If you’ve ever run into technical problems with technological devices, you’ve likely been told during the troubleshooting process to unplug and plug your device back in. But why does this help to resolve device-related issues?
You may have heard a technician refer to unplugging and plugging your device back in as power-cycling. Technicians have you do this first because it can often be the quickest and simplest fix when devices aren’t correctly working.
But why does this help and usually work to resolve the problem?
Many tech devices, including routers, cable modems, smart TVs and streaming TV boxes, have tiny internal computers. These small computers run off built-in software, which is what we call firmware. The firmware, in turn, controls the behavior of the tech device. Now and then, the firmware may get a bug that causes errors, crashes or even memory leakage. Unplugging your device, waiting a full 30 seconds, and then plugging it back in forces the internal computers to restart, clearing out the memory, forcing it to reload and re-execute the device’s software. Think of it as rebooting your computer, but you have to wait the full 30 seconds for it actually to restart for these types of devices.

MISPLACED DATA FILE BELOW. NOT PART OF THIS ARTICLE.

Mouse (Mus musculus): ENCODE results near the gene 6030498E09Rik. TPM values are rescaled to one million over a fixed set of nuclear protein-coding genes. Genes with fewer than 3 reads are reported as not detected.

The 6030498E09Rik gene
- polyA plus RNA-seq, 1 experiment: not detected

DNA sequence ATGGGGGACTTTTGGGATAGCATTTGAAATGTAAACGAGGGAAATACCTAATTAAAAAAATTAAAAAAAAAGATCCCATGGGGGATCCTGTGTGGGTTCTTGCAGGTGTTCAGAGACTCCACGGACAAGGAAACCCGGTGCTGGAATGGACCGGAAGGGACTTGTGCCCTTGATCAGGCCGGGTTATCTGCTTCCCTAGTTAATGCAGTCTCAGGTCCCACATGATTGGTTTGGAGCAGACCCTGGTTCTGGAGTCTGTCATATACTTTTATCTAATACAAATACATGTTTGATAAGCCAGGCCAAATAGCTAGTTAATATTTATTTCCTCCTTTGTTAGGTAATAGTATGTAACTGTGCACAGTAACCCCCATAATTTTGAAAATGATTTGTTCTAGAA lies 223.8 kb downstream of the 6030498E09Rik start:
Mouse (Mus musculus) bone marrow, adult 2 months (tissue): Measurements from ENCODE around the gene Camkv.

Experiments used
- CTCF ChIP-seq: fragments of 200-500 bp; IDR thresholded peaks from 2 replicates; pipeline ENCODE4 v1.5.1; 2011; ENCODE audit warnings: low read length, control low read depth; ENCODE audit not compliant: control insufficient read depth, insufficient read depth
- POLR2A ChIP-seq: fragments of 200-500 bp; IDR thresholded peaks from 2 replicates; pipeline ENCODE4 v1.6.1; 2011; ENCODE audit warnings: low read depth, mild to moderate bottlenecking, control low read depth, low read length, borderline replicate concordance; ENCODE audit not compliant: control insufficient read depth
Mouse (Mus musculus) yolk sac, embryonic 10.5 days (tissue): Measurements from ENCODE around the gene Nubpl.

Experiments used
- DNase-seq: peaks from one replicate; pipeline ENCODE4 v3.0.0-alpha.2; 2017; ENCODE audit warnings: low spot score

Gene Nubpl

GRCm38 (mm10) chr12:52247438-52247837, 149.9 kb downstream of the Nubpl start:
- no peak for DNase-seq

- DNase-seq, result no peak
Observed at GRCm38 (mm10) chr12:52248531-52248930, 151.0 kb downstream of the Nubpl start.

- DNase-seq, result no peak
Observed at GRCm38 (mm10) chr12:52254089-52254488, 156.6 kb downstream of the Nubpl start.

It’s best to unplug devices, such as those listed above, that don’t have easy on and off switches. The firmware in these devices often won’t be corrupted if you abruptly change the power cycle and cause it to restart.
Now and then, both software and hardware can enter unexpected states that only a restart will resolve.